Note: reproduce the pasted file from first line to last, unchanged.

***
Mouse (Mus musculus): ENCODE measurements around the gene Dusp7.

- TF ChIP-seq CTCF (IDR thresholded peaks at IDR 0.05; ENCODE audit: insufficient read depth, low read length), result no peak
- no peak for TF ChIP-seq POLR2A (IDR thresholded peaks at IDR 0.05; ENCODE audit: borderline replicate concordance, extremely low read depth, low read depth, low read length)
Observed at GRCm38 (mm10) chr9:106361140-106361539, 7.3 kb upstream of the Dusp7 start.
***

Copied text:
Mouse (Mus musculus): ENCODE measurements around the gene Dusp7.

- TF ChIP-seq CTCF (IDR thresholded peaks at IDR 0.05; ENCODE audit: insufficient read depth, low read length), result no peak
- no peak for TF ChIP-seq POLR2A (IDR thresholded peaks at IDR 0.05; ENCODE audit: borderline replicate concordance, extremely low read depth, low read depth, low read length)
Observed at GRCm38 (mm10) chr9:106361140-106361539, 7.3 kb upstream of the Dusp7 start.